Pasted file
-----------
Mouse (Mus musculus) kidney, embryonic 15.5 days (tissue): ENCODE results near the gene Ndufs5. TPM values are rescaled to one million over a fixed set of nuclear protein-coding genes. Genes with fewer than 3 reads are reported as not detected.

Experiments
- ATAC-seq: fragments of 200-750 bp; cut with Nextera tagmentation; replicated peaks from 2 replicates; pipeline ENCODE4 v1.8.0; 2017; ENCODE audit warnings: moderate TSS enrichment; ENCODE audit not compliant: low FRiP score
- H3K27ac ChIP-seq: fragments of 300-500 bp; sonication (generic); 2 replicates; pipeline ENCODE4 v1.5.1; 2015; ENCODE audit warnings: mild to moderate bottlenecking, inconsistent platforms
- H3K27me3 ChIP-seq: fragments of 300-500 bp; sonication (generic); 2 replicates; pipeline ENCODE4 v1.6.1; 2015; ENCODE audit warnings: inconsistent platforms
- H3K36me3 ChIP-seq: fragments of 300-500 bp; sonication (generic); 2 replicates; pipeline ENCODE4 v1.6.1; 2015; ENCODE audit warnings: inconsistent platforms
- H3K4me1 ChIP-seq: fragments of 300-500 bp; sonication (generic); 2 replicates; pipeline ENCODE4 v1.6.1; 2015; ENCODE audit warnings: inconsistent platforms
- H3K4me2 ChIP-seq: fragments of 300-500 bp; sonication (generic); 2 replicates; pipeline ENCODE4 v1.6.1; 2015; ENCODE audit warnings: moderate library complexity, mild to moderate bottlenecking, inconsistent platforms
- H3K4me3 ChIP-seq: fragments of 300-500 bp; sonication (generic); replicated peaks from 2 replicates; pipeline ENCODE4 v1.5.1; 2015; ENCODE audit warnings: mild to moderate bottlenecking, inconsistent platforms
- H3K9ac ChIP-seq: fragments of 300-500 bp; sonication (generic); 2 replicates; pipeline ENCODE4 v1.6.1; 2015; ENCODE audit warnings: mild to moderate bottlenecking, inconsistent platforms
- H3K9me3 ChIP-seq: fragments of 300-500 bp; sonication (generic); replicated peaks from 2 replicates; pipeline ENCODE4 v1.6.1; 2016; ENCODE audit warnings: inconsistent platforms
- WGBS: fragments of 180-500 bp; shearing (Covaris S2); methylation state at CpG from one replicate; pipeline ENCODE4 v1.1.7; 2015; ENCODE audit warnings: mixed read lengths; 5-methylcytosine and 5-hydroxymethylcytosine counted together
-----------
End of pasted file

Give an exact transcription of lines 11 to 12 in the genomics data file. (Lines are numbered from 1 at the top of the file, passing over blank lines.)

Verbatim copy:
- H3K9me3 ChIP-seq: fragments of 300-500 bp; sonication (generic); replicated peaks from 2 replicates; pipeline ENCODE4 v1.6.1; 2016; ENCODE audit warnings: inconsistent platforms
- WGBS: fragments of 180-500 bp; shearing (Covaris S2); methylation state at CpG from one replicate; pipeline ENCODE4 v1.1.7; 2015; ENCODE audit warnings: mixed read lengths; 5-methylcytosine and 5-hydroxymethylcytosine counted together